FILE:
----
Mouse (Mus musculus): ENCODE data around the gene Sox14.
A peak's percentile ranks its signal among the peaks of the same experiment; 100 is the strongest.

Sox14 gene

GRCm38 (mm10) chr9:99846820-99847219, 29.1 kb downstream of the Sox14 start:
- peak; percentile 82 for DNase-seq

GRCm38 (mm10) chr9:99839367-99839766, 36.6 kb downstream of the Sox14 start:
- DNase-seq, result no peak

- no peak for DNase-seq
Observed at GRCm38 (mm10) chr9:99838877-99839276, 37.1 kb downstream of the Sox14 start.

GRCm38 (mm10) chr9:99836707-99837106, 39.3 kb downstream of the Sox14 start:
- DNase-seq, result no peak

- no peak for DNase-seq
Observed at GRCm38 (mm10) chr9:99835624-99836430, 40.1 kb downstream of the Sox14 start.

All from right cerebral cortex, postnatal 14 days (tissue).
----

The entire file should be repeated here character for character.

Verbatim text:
Mouse (Mus musculus): ENCODE data around the gene Sox14.
A peak's percentile ranks its signal among the peaks of the same experiment; 100 is the strongest.

Sox14 gene

GRCm38 (mm10) chr9:99846820-99847219, 29.1 kb downstream of the Sox14 start:
- peak; percentile 82 for DNase-seq

GRCm38 (mm10) chr9:99839367-99839766, 36.6 kb downstream of the Sox14 start:
- DNase-seq, result no peak

- no peak for DNase-seq
Observed at GRCm38 (mm10) chr9:99838877-99839276, 37.1 kb downstream of the Sox14 start.

GRCm38 (mm10) chr9:99836707-99837106, 39.3 kb downstream of the Sox14 start:
- DNase-seq, result no peak

- no peak for DNase-seq
Observed at GRCm38 (mm10) chr9:99835624-99836430, 40.1 kb downstream of the Sox14 start.

All from right cerebral cortex, postnatal 14 days (tissue).